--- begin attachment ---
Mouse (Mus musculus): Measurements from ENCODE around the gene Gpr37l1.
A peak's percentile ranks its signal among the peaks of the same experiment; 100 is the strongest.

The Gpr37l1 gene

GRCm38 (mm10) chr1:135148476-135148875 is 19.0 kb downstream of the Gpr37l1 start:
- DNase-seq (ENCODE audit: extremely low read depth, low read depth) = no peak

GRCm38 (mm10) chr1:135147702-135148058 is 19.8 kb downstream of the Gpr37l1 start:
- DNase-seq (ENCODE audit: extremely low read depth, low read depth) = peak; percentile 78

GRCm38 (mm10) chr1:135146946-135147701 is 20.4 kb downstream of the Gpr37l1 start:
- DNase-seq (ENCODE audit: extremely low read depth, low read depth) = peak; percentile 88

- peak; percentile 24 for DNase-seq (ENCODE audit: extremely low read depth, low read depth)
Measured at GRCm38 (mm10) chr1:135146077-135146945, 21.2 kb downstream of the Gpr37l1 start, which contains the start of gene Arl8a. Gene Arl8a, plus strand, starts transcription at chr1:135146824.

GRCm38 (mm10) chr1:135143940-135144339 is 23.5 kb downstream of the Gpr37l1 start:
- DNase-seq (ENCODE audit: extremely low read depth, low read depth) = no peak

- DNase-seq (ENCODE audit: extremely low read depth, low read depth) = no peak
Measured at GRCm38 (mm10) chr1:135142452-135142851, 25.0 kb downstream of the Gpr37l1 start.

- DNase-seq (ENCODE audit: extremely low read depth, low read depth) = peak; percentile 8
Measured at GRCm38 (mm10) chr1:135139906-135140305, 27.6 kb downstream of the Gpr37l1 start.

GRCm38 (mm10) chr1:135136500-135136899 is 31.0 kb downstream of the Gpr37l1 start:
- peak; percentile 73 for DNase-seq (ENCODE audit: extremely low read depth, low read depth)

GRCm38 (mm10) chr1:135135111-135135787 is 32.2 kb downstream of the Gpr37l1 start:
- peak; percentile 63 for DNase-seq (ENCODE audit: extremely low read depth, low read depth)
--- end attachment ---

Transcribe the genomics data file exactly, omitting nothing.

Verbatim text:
Mouse (Mus musculus): Measurements from ENCODE around the gene Gpr37l1.
A peak's percentile ranks its signal among the peaks of the same experiment; 100 is the strongest.

The Gpr37l1 gene

GRCm38 (mm10) chr1:135148476-135148875 is 19.0 kb downstream of the Gpr37l1 start:
- DNase-seq (ENCODE audit: extremely low read depth, low read depth) = no peak

GRCm38 (mm10) chr1:135147702-135148058 is 19.8 kb downstream of the Gpr37l1 start:
- DNase-seq (ENCODE audit: extremely low read depth, low read depth) = peak; percentile 78

GRCm38 (mm10) chr1:135146946-135147701 is 20.4 kb downstream of the Gpr37l1 start:
- DNase-seq (ENCODE audit: extremely low read depth, low read depth) = peak; percentile 88

- peak; percentile 24 for DNase-seq (ENCODE audit: extremely low read depth, low read depth)
Measured at GRCm38 (mm10) chr1:135146077-135146945, 21.2 kb downstream of the Gpr37l1 start, which contains the start of gene Arl8a. Gene Arl8a, plus strand, starts transcription at chr1:135146824.

GRCm38 (mm10) chr1:135143940-135144339 is 23.5 kb downstream of the Gpr37l1 start:
- DNase-seq (ENCODE audit: extremely low read depth, low read depth) = no peak

- DNase-seq (ENCODE audit: extremely low read depth, low read depth) = no peak
Measured at GRCm38 (mm10) chr1:135142452-135142851, 25.0 kb downstream of the Gpr37l1 start.

- DNase-seq (ENCODE audit: extremely low read depth, low read depth) = peak; percentile 8
Measured at GRCm38 (mm10) chr1:135139906-135140305, 27.6 kb downstream of the Gpr37l1 start.

GRCm38 (mm10) chr1:135136500-135136899 is 31.0 kb downstream of the Gpr37l1 start:
- peak; percentile 73 for DNase-seq (ENCODE audit: extremely low read depth, low read depth)

GRCm38 (mm10) chr1:135135111-135135787 is 32.2 kb downstream of the Gpr37l1 start:
- peak; percentile 63 for DNase-seq (ENCODE audit: extremely low read depth, low read depth)